So prom is sort of the evening of escaping school, .... except that you do it with the very people you sit with in class. It's an event within the context of school, so at the risk of making this a history lesson, let's have a quick look at the origin, and dare we say, HISTORY of prom.
The word prom comes from "promenade" and the students at Concord High School up north are doing just that (see below): parading passed family, friends, teachers and neighbors. It's a big deal every year to this day, but prom is actually older than sliced bread (seriously) and started with Ivy League schools in the Northeast of the US during the mid to late 1800s.
"The prom can be traced back to the simple co-ed banquets that 19th century American universities held for each year's graduating class. A growing teenage culture pushed proms younger, and by the 1940s the adolescent dance we know today had almost entirely taken hold.
In the 1950s, a thriving postwar economy allowed high schools to eschew the traditional gymnasium in favor of proms held in hotels or at country clubs. President Kennedy rescheduled a 1963 $1,000-a-plate fundraiser at the Beverly Hilton to accommodate a local school whose prom had been booked for the same time.
In 1975, President Ford's daughter Susan held her high school's senior prom at possibly the best prom location ever: the White House."
Prom is for everyone and perhaps the reason for this is a middle class response to the debutante balls that were thrown for people of means. Everyone wants to get dressed up, dance and celebrate - be the end of a school year, a coming of age or being together when you're young and have energy. Regardless, proms continue to be an annual event. That, at least, is consistent.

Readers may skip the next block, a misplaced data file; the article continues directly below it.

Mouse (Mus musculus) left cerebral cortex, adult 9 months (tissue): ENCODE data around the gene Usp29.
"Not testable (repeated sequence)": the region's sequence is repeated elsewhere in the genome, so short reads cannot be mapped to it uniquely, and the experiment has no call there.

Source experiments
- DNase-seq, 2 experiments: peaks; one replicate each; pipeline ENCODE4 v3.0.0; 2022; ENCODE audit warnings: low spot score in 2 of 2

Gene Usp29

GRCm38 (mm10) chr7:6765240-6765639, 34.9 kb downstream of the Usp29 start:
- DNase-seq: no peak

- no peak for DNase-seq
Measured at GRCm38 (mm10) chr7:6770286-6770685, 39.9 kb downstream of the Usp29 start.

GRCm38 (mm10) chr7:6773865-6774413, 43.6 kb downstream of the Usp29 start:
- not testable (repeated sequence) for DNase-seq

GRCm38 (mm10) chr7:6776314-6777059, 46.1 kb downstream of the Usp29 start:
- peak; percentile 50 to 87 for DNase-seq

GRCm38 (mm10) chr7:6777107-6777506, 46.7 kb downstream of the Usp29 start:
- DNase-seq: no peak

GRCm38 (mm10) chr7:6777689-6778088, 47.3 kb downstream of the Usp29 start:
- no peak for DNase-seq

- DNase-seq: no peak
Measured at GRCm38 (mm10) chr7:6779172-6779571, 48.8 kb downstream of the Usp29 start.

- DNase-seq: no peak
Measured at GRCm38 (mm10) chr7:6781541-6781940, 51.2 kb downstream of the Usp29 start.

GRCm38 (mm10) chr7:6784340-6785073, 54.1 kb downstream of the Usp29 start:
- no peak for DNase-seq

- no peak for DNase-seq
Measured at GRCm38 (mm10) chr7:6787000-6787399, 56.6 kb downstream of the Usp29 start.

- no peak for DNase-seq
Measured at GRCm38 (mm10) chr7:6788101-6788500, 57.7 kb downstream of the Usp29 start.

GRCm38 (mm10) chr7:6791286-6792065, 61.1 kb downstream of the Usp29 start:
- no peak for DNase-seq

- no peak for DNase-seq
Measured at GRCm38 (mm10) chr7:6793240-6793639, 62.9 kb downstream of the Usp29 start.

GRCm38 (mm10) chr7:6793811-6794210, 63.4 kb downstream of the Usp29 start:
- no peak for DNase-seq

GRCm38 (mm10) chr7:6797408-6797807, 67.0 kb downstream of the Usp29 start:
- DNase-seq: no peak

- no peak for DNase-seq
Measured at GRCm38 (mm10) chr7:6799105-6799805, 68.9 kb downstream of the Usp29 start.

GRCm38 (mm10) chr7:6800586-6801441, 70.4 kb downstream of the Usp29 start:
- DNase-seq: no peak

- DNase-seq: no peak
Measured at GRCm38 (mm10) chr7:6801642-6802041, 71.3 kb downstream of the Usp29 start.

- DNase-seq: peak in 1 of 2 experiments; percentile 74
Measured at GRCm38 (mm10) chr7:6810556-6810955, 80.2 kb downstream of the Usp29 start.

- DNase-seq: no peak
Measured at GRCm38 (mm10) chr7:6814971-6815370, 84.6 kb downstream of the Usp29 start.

What is not consistent are the style. As we've been sharing the gowns for 2019, it's also fun to check out how far we've come in the last 70 years. At BT, we'd be interested to hear what YOU think of these styles.
The 1930s meant your best suit and your prettiest dress. Add a corsage and a ribbon belt and off you go. Girls tended to wear white to mimic the debutant style of Coming Out into polite society. This is how girls met future husbands.
In the 1940s, the dresses were still long and demure, but they started showing off a girl's figure with pulled in waists and fitted bodices.
Hellllooooooo Hoop Skirts. These skirt enhancers allowed young teens to go from the girl in the third row to Scarlett O'Hara for an evening.
The '60s were about big hair and tan skin. The dresses were full, Jockie Kennedy inspired and in the Easter colors that made a spring break tan shine.
It's hard to know how to describe the prom wear of the 1970s and even if we did know what to say, you wouldn't be able to hear it over those outfits.
Everything was BIG in the 80s. The hair was big and sprayed within an inch of its life, it was teased or more likely permed (maybe both), and there was plenty of fabric below the waist, poofy sleeves or strapless tops and all to showcase tan skin.
While the prom dresses of 1990s still showed off some of the loud, big oomph of the '80s gowns, this decade was the very first inkling of making prom gowns less like the proms of the past and more like fashion that was "grown up."
Finally, today. We are sneaking up on 20 years into the 21st century and gowns are more decorative, more elaborate, more sophisticated than ever. They are still fun. This we know from the ones that come in daily to our shop.
We hope you'll come have a look at our amazing selection as the spring sneaks up on all of us and prom history is made again.